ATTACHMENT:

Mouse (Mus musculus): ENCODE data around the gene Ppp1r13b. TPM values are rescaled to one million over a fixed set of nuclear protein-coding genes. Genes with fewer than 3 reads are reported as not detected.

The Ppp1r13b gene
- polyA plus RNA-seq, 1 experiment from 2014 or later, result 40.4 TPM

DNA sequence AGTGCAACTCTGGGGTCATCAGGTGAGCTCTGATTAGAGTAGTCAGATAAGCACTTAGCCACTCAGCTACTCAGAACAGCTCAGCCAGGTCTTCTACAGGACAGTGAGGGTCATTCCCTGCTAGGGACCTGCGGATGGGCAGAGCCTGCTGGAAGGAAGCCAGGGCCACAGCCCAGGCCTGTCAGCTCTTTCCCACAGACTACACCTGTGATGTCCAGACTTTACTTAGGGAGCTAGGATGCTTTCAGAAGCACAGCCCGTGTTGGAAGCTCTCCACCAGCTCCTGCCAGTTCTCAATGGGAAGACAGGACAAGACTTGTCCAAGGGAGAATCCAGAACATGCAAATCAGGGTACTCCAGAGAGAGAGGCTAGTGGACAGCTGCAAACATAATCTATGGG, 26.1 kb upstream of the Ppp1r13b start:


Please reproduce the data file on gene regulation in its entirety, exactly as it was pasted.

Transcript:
Mouse (Mus musculus): ENCODE data around the gene Ppp1r13b. TPM values are rescaled to one million over a fixed set of nuclear protein-coding genes. Genes with fewer than 3 reads are reported as not detected.

The Ppp1r13b gene
- polyA plus RNA-seq, 1 experiment from 2014 or later, result 40.4 TPM

DNA sequence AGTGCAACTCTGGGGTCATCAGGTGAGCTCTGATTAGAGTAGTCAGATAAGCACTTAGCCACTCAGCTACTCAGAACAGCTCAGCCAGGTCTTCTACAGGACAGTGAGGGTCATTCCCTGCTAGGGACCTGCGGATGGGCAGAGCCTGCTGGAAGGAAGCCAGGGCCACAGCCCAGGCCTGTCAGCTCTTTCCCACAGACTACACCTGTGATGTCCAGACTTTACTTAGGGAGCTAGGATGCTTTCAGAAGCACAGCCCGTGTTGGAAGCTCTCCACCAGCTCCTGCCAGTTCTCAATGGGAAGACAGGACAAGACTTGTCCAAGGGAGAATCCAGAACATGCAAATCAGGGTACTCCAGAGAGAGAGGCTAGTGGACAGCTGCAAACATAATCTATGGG, 26.1 kb upstream of the Ppp1r13b start: